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Hackness and Wykeham Church of England Schools' Federation

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Key information for supporting Phonics at home

At Hackness and Wykeham Church of England Schools’ Federation, we believe that the ability to read underpins all learning and allows children to access new experiences, perspectives and opportunities. Reading is a skill for life and high quality phonics teaching secures word recognition and decoding skills so that children can become fluent, independent readers.


What is phonics?

Phonics is a way of teaching children to read and write. It helps children identify and use the different letter-sounds that form words. Synthetic phonics teaches children how to decode words by enunciating sounds in isolation and blending them together. For example, when reading a single syllable word such as dog, the children pronounce each individual sound d/o/g and blend those sounds back together to form and understand the word. Sounds can be made from one letter or a cluster of letters: for example, the k sound can be represented by c, k, ck or ch. Letters and the sounds they can make are referred to as grapheme-phoneme correspondences (GPCs).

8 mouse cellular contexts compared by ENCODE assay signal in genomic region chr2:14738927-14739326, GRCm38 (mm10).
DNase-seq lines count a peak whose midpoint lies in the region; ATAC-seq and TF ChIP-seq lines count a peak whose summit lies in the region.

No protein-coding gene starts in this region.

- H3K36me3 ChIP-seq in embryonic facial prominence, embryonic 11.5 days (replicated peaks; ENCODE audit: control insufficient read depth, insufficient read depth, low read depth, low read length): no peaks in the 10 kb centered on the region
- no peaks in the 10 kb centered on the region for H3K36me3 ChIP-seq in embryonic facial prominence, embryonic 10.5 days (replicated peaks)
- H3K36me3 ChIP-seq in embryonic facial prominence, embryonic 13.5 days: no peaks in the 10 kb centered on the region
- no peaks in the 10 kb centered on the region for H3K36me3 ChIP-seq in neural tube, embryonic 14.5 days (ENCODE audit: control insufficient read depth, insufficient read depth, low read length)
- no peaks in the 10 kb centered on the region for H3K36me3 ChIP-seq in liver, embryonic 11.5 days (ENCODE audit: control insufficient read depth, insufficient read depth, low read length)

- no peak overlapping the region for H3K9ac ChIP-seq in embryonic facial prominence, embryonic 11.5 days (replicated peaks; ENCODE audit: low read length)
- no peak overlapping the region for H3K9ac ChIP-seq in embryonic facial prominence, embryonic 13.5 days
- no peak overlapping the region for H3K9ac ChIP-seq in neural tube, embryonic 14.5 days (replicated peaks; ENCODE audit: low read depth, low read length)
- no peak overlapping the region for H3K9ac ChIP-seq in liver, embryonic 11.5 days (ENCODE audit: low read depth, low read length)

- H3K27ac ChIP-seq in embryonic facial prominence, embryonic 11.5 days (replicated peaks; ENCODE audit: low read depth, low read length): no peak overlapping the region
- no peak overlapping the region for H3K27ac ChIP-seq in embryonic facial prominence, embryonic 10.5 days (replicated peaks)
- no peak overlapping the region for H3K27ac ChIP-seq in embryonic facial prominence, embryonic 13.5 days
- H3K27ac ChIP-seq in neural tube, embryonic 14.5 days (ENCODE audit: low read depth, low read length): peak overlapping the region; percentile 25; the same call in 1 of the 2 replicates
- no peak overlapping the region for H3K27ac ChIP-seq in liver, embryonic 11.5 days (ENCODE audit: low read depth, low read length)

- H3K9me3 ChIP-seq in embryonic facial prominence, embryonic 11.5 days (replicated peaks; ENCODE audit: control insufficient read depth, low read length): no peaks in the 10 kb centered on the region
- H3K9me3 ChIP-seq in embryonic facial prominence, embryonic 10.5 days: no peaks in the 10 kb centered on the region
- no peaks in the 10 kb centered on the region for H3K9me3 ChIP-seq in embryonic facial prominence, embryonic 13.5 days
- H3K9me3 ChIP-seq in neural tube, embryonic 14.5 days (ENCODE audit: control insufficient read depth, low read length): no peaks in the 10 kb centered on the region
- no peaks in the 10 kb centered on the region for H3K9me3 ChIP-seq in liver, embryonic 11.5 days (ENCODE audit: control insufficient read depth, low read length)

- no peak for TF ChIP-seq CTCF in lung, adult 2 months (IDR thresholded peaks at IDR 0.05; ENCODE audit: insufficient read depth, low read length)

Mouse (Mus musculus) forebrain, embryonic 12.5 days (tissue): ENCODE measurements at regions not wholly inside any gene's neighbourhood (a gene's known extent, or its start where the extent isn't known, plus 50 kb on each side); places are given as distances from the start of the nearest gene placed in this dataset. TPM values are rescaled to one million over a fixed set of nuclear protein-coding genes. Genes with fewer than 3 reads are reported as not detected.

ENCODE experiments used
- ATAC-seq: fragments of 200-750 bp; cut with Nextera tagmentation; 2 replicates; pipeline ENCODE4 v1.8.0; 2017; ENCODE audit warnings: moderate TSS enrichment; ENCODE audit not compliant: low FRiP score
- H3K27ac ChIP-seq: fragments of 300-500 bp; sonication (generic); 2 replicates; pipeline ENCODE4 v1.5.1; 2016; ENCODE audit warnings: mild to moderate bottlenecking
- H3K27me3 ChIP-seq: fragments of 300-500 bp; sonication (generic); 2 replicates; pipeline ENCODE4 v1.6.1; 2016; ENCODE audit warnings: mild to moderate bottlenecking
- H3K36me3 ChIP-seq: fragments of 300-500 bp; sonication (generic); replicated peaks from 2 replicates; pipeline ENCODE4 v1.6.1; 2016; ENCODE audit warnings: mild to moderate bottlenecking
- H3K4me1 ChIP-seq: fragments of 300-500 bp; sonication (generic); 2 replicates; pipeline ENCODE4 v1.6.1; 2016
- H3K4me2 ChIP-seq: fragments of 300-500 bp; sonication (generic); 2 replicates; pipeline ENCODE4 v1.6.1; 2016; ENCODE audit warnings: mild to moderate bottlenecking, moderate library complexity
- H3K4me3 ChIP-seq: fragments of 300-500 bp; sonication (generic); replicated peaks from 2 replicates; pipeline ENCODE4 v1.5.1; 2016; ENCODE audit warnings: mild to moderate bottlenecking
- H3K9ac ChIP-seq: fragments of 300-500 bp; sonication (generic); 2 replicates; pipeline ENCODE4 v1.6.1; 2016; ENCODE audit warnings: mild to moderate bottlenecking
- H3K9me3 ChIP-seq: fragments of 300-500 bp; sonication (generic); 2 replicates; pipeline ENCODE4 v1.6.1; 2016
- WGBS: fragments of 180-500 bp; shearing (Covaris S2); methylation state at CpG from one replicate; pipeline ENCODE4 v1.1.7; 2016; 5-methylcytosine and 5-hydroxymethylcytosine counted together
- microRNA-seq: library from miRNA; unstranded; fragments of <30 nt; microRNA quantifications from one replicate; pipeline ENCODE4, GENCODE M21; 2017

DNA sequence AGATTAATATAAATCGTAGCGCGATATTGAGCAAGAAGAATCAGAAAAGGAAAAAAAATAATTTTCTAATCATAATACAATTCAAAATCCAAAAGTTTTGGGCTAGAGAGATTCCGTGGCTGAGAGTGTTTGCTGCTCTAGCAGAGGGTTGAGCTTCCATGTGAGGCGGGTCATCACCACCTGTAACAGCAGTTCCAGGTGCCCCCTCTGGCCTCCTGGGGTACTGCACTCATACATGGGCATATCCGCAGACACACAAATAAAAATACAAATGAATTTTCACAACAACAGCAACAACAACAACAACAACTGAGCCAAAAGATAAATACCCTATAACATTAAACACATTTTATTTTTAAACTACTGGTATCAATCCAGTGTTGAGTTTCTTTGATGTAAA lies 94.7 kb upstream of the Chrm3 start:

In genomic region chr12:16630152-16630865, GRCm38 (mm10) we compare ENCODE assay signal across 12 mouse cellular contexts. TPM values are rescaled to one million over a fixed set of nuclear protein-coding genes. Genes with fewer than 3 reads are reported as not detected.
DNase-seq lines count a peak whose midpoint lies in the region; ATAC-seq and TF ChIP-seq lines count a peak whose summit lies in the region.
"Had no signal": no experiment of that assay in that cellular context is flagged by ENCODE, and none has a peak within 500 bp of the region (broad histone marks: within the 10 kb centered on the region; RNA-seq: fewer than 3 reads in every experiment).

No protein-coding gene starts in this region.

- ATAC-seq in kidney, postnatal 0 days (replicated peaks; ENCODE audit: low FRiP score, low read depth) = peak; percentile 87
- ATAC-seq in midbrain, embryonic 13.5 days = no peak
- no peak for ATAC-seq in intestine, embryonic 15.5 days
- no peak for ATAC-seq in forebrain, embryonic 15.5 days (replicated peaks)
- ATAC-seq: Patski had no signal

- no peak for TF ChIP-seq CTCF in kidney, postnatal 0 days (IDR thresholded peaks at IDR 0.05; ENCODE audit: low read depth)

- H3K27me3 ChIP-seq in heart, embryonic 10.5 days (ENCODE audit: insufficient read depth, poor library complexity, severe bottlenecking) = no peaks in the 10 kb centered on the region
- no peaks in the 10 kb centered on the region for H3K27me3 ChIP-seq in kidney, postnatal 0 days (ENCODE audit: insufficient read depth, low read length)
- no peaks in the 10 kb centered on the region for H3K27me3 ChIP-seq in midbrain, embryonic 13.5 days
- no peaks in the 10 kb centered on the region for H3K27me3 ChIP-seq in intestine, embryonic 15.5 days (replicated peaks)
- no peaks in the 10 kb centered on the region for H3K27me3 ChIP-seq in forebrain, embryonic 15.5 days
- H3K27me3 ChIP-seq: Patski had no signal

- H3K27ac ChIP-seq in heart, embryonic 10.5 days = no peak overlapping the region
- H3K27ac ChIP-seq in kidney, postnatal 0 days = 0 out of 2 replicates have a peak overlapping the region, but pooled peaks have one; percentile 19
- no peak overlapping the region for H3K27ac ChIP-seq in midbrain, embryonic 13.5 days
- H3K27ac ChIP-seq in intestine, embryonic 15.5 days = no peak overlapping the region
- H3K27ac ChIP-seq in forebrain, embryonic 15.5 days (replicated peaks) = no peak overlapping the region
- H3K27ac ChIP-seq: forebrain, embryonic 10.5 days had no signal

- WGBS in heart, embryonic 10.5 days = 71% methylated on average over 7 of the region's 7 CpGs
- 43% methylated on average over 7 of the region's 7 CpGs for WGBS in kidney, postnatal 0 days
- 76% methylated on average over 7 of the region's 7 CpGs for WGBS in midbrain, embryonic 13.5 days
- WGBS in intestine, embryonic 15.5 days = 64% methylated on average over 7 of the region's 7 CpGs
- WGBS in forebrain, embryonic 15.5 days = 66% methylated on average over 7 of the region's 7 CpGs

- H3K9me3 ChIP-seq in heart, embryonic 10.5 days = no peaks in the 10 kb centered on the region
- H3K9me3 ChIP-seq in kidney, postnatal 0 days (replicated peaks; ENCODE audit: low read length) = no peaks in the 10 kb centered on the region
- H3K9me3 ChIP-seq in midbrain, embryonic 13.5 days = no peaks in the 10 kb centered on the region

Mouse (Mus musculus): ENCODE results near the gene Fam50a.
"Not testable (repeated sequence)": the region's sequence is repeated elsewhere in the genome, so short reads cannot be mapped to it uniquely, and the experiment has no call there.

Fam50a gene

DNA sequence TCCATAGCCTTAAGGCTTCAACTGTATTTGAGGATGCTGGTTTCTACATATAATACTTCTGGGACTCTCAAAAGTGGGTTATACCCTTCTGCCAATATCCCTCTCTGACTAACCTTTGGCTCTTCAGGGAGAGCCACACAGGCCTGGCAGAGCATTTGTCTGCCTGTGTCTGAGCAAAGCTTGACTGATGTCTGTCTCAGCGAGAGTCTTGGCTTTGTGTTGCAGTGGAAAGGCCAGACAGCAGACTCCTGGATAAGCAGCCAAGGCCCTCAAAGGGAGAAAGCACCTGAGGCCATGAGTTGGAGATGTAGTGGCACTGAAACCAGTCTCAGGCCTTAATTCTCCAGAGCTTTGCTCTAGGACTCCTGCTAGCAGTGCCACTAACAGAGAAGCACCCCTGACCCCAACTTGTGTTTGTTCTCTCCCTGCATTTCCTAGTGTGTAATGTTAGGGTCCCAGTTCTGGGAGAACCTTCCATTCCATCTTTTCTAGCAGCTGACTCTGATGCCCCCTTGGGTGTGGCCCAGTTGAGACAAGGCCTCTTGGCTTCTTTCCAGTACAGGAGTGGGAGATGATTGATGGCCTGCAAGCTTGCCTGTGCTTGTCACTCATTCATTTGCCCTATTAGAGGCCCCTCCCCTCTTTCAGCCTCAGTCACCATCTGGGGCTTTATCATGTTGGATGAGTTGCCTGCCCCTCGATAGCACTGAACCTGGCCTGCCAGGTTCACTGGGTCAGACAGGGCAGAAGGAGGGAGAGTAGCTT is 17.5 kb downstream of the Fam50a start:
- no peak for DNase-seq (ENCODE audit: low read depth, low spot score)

In addition to introducing new GPCs, each phase of the phonics programme contains common exception words which cannot be decoded using a child’s existing phonic knowledge. These words are taught by drawing attention to the ‘tricky’ part and children have regular opportunities to learn to read these words by sight.

How is phonics delivered in the Federation?

In our Federation, we follow the Little Wandle Letters and Sounds Revised scheme with fidelity. Phonics lessons start in Week 2 of Reception and continue until the end of Year 1 when children will have mastered the decoding skills required to read fluently and confidently. 


Daily phonics lessons are enhanced and embedded through our reading practice sessions, which occur three times a week. 

In the minority of cases, some children may need to continue accessing Phonics into Year 2 or Lower Key Stage 2. These children will be monitored closely and lessons planned in accordance with their needs to support them to catch up quickly.
For more information about how children learn to read in our schools, please see our Phonics and Early Reading policy below.


The Little Wandle website contains useful information demonstrating the progression of GPCs, how to correctly enunciate phonemes and some example videos of how children are taught to decode words.

As your child works their way through the phases of Little Wandle Letters and Sounds revised, we will provide them with flashcards and activities to help embed what they have learned in school. They will also receive reading books that are closely matched to their current phonic knowledge. Regular reading practice is essential to help your child to make rapid progress in phonics, so we ask that children read aloud at home to an adult or older sibling at least four times a week. Re-reading a text enables children to develop fluency so that they become able to better understand what they have read. 


There are a range of websites that you may choose to access at home to help your child further develop their phonic knowledge. Because consistency is key when learning to read, we recommend that you speak to your child’s class teacher or contact us via ClassDojo about which activities or websites are most appropriate.